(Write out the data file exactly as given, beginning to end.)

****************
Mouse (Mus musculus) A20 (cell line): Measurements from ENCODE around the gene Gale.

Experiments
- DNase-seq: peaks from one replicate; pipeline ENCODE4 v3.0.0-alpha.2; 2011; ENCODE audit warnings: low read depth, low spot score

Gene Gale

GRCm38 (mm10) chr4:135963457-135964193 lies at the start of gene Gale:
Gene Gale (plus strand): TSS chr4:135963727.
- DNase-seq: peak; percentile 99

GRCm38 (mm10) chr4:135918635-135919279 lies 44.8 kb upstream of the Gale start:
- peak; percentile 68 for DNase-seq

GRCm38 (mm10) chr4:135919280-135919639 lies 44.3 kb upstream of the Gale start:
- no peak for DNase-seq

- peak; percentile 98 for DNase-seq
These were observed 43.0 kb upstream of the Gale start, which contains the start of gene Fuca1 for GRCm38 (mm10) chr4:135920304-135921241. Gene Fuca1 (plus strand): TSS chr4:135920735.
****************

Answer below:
Mouse (Mus musculus) A20 (cell line): Measurements from ENCODE around the gene Gale.

Experiments
- DNase-seq: peaks from one replicate; pipeline ENCODE4 v3.0.0-alpha.2; 2011; ENCODE audit warnings: low read depth, low spot score

Gene Gale

GRCm38 (mm10) chr4:135963457-135964193 lies at the start of gene Gale:
Gene Gale (plus strand): TSS chr4:135963727.
- DNase-seq: peak; percentile 99

GRCm38 (mm10) chr4:135918635-135919279 lies 44.8 kb upstream of the Gale start:
- peak; percentile 68 for DNase-seq

GRCm38 (mm10) chr4:135919280-135919639 lies 44.3 kb upstream of the Gale start:
- no peak for DNase-seq

- peak; percentile 98 for DNase-seq
These were observed 43.0 kb upstream of the Gale start, which contains the start of gene Fuca1 for GRCm38 (mm10) chr4:135920304-135921241. Gene Fuca1 (plus strand): TSS chr4:135920735.